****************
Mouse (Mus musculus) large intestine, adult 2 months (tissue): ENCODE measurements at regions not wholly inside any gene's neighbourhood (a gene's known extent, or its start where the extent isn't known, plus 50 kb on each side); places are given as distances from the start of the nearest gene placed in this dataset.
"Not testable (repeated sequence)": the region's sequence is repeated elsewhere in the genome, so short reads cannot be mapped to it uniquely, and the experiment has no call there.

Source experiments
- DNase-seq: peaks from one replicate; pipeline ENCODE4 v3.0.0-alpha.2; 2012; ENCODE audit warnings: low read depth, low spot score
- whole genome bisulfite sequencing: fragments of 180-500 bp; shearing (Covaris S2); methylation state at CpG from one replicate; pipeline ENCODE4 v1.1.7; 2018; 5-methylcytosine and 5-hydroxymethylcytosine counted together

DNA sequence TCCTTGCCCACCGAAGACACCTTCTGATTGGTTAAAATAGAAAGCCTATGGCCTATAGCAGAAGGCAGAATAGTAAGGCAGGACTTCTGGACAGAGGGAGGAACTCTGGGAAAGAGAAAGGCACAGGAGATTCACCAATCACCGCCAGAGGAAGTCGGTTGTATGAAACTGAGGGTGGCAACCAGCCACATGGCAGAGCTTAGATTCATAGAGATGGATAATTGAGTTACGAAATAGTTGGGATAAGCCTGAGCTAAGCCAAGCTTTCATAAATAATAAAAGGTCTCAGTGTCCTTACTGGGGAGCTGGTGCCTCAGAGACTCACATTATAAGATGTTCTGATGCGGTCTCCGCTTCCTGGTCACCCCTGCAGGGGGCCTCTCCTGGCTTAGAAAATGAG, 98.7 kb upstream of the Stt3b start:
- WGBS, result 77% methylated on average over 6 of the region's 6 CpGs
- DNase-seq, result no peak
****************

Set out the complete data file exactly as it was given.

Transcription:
Mouse (Mus musculus) large intestine, adult 2 months (tissue): ENCODE measurements at regions not wholly inside any gene's neighbourhood (a gene's known extent, or its start where the extent isn't known, plus 50 kb on each side); places are given as distances from the start of the nearest gene placed in this dataset.
"Not testable (repeated sequence)": the region's sequence is repeated elsewhere in the genome, so short reads cannot be mapped to it uniquely, and the experiment has no call there.

Source experiments
- DNase-seq: peaks from one replicate; pipeline ENCODE4 v3.0.0-alpha.2; 2012; ENCODE audit warnings: low read depth, low spot score
- whole genome bisulfite sequencing: fragments of 180-500 bp; shearing (Covaris S2); methylation state at CpG from one replicate; pipeline ENCODE4 v1.1.7; 2018; 5-methylcytosine and 5-hydroxymethylcytosine counted together

DNA sequence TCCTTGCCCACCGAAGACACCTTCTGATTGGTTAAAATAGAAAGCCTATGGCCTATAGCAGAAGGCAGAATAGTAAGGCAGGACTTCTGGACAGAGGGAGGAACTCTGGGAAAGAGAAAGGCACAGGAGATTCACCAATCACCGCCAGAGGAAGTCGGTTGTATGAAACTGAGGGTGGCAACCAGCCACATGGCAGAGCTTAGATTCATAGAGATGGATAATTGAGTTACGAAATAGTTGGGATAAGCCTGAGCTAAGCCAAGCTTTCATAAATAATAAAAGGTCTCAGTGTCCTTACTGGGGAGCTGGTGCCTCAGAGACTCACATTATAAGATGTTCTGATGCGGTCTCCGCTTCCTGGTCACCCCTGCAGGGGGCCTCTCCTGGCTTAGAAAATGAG, 98.7 kb upstream of the Stt3b start:
- WGBS, result 77% methylated on average over 6 of the region's 6 CpGs
- DNase-seq, result no peak